Should you invite people into your social media networks if you don’t know them personally?

Anyone can be your “friend” these days. Social media networks like LinkedIn and Facebook have fairly loose policies (read: almost non-existent) about who can connect with who and so people are inviting other people into their networks all the time who they don’t actually know.

Is this a wise practice? Well, let’s take a look at the pros and cons:


  • You will be connected to waaaayyyy more people, which opens up your reach of who you can contact and communicate with.
  • You will be able to browse more information for doing research.
  • You will be able to keep tabs on a larger segment of the online population.
  • Opportunities will become available to you because you will notice someone updating with status or asking a question, or something that alerts you to a golden chance you would have missed otherwise.


Well…. one big con. You won’t know anyone in your online network, so your connection to them is one step above meaningless.

Some people go with a smaller, but more tight-knit network. Others connect with everyone and their brother, hoping that mass builds their network.

What are your thoughts? Are you an open networker, or a closed networker? Let us know in the comments below!

-Coach Kolansky

How do you work with LinkedIn Q&A

LinkedIn’s Q&A section is an AMAZING way to network.

Here is one strategy that you can use when working with LinkedIn Q&A. Answering questions which are relevent to your field. Be concise, and clear with your response. Then contact the question author directly and start to build a relationship with them.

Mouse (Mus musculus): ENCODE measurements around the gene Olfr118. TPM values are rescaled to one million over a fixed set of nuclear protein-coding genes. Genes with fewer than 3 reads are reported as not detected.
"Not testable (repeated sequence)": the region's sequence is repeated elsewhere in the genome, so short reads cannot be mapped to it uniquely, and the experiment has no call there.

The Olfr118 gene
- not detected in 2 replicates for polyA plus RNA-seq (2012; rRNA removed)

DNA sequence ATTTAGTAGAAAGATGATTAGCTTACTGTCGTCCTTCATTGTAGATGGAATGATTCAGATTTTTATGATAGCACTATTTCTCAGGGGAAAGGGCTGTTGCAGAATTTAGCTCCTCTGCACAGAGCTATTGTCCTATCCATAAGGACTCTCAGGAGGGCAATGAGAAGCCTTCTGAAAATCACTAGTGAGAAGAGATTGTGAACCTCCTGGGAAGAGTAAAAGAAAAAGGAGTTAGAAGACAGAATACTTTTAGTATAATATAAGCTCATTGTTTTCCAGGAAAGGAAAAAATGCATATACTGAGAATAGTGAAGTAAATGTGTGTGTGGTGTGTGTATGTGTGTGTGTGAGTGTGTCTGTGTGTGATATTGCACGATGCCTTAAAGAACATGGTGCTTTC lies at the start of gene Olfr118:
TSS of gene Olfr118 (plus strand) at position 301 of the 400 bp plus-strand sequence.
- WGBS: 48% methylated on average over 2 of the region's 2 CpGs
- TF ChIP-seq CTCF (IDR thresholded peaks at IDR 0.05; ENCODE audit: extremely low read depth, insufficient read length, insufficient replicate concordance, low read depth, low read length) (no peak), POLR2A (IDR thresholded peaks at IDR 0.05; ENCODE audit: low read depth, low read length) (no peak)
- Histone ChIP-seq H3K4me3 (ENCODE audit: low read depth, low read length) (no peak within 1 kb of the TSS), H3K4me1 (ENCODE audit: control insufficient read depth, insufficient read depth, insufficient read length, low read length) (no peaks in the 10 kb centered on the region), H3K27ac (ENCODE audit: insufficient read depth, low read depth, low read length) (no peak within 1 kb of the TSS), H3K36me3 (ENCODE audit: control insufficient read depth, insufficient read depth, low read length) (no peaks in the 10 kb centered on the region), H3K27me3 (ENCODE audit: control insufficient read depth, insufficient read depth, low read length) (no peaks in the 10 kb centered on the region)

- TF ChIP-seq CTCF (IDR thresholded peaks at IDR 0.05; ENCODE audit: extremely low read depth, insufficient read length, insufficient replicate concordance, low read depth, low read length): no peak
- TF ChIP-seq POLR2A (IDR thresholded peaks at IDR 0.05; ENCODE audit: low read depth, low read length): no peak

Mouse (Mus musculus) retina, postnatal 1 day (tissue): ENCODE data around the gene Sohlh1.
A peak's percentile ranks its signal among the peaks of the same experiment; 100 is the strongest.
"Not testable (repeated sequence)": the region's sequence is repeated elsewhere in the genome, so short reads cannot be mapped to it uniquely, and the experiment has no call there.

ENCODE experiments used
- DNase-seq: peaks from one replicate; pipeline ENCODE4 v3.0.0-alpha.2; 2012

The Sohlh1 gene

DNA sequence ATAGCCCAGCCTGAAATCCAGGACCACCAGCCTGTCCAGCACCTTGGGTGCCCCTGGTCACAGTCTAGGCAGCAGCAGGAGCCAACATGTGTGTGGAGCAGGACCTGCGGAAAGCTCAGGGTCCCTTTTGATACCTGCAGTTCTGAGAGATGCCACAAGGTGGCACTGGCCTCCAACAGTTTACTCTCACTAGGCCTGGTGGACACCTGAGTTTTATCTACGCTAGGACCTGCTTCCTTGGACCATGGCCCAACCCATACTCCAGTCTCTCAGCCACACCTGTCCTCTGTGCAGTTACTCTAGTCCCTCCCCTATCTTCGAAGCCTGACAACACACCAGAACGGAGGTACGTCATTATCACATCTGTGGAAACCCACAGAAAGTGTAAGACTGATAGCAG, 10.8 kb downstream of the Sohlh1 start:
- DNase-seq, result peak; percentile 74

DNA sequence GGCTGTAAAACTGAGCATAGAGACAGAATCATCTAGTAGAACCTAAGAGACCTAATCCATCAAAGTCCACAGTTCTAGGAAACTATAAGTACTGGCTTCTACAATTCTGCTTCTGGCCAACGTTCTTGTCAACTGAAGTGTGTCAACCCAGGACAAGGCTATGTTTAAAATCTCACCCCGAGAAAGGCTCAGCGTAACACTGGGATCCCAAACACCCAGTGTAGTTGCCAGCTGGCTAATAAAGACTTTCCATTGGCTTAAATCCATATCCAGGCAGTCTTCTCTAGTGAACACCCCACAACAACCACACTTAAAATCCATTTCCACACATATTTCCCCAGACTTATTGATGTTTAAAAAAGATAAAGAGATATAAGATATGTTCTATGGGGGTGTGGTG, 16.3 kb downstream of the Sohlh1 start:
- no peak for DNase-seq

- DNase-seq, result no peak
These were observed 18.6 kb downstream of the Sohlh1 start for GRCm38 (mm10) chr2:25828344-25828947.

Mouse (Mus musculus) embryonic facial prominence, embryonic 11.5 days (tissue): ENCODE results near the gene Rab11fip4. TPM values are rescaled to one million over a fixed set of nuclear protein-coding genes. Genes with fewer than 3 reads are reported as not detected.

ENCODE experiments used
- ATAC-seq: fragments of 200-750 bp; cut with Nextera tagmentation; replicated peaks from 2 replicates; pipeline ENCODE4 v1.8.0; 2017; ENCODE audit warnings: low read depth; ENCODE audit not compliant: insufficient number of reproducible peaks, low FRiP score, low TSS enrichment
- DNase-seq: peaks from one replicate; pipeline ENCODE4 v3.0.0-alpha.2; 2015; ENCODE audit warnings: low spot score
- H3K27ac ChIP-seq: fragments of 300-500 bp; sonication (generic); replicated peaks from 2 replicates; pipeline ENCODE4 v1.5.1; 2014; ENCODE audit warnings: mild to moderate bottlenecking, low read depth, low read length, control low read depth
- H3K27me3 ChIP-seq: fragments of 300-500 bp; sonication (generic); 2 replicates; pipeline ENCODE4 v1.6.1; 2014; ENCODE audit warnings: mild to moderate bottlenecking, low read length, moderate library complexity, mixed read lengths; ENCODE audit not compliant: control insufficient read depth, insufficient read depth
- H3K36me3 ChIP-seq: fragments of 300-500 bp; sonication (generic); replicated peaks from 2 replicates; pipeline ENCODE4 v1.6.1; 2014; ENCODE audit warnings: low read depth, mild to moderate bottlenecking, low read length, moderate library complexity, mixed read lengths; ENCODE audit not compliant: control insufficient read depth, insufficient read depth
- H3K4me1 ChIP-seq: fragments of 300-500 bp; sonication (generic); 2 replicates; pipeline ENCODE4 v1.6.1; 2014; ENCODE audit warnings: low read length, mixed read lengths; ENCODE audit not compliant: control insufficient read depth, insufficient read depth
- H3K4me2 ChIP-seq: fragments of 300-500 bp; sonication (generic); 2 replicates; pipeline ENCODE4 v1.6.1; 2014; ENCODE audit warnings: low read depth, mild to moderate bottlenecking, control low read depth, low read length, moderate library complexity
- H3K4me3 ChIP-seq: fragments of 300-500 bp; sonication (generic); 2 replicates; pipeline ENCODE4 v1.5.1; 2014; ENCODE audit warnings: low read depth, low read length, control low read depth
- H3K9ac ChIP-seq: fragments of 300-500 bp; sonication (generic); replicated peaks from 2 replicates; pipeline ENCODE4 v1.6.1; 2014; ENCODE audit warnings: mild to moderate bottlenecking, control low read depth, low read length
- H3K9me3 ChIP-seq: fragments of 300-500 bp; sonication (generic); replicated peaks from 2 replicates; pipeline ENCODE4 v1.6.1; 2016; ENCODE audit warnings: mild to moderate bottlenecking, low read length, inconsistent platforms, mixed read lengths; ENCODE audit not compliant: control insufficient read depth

Ask then questions like:

  • Why they posted up their question to LinkedIn.
  • What projects they are currently working on and how could you help them.
  • What they thought of your answer and if they need clarification on any of the given points.
  • Etc.

Ask them engaging questions and start to get to know them. Using this method, you will be able to build your network with people who are naturally interested in your field. Not bad, if I do say so myself :).

Another idea, if you want to meet people who are your prospects. Ask yourself what questions you think they are good at answering. Then seach for those kinds of questions and contact the other people answering the questions. Instant prospecting :).

What are some strategies that you have used for LinkedIn’s Q&A section?

Keeping your success in focus,
-Coach Kolansky

What is The Perfect Follow-up Strategy for Today’s Active Networker?

Just a few weeks ago I asked this magical question to all of my contacts on LinkedIn. The answers that I got were absolutely fantastic! I can’t wait to share them with you here.  After I throw my two cents in, I’ll be summarizing some of the best answers.  Here we go!

When I think of follow-up, my mind naturally begins to remember methods that pushy self absorbed sales people have used on me in the past. Here are some of the issues I’ve had to face. I’ll bet that you will identify with at least a few:

  • They don’t even know my name
  • They haven’t gotten my permission to contact me
  • They talk to me only about their offer or why I should be interested in them
  • They don’t prove any level of competency that even a reasonable person would trust
  • They fumble through a canned presentation
  • They’re too familiar (I don’t even know you for heavens sake)
  • They don’t even tell me how they came to contact me (I really want to know which of my idiot friends put you up to contacting me)
  • hey ask stupid questions like “would you like to save money or make money Mr. Powell” (my answer is “NO-click”)
  • They follow the same old sales tactics that didn’t work when I actually did answer the phone
  • They offer no real value up front (really why should I listen to you or call you back?)
  • They pass me on to someone that really knows what they are talking about (Did I say that I hate that? Just in case, I HATE THAT!)
  • I know more about their products or services than they do
  • They argue with me about what I want (If I don’t know what I want by the way, they tell me that their product is the solution for everything I could want)
  • They make outlandish unsubstantiated claims
  • They make no promises or interesting claims at all

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